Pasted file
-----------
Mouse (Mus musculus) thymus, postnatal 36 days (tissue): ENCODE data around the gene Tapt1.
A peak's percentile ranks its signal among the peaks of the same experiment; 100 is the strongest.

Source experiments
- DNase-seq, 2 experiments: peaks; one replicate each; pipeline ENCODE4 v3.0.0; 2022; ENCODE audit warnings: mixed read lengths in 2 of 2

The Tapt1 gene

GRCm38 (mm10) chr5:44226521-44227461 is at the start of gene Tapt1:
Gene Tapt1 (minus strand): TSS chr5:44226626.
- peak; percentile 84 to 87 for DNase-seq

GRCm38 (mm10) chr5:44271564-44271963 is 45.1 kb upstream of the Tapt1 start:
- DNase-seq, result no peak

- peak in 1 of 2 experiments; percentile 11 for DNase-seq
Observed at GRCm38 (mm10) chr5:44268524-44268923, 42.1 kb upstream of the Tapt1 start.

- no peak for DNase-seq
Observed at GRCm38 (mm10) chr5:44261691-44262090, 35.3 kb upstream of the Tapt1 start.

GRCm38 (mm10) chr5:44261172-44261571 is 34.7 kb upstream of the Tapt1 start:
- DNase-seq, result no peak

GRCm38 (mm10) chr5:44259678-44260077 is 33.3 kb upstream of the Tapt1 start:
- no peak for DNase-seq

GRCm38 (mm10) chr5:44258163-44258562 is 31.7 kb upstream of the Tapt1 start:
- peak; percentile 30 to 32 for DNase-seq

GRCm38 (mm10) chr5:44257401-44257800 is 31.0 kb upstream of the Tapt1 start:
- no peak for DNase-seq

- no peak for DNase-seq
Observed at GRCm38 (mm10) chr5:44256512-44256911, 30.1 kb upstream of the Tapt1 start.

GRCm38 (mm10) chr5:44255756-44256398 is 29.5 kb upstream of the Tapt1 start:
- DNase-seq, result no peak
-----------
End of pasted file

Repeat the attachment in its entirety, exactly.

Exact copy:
Mouse (Mus musculus) thymus, postnatal 36 days (tissue): ENCODE data around the gene Tapt1.
A peak's percentile ranks its signal among the peaks of the same experiment; 100 is the strongest.

Source experiments
- DNase-seq, 2 experiments: peaks; one replicate each; pipeline ENCODE4 v3.0.0; 2022; ENCODE audit warnings: mixed read lengths in 2 of 2

The Tapt1 gene

GRCm38 (mm10) chr5:44226521-44227461 is at the start of gene Tapt1:
Gene Tapt1 (minus strand): TSS chr5:44226626.
- peak; percentile 84 to 87 for DNase-seq

GRCm38 (mm10) chr5:44271564-44271963 is 45.1 kb upstream of the Tapt1 start:
- DNase-seq, result no peak

- peak in 1 of 2 experiments; percentile 11 for DNase-seq
Observed at GRCm38 (mm10) chr5:44268524-44268923, 42.1 kb upstream of the Tapt1 start.

- no peak for DNase-seq
Observed at GRCm38 (mm10) chr5:44261691-44262090, 35.3 kb upstream of the Tapt1 start.

GRCm38 (mm10) chr5:44261172-44261571 is 34.7 kb upstream of the Tapt1 start:
- DNase-seq, result no peak

GRCm38 (mm10) chr5:44259678-44260077 is 33.3 kb upstream of the Tapt1 start:
- no peak for DNase-seq

GRCm38 (mm10) chr5:44258163-44258562 is 31.7 kb upstream of the Tapt1 start:
- peak; percentile 30 to 32 for DNase-seq

GRCm38 (mm10) chr5:44257401-44257800 is 31.0 kb upstream of the Tapt1 start:
- no peak for DNase-seq

- no peak for DNase-seq
Observed at GRCm38 (mm10) chr5:44256512-44256911, 30.1 kb upstream of the Tapt1 start.

GRCm38 (mm10) chr5:44255756-44256398 is 29.5 kb upstream of the Tapt1 start:
- DNase-seq, result no peak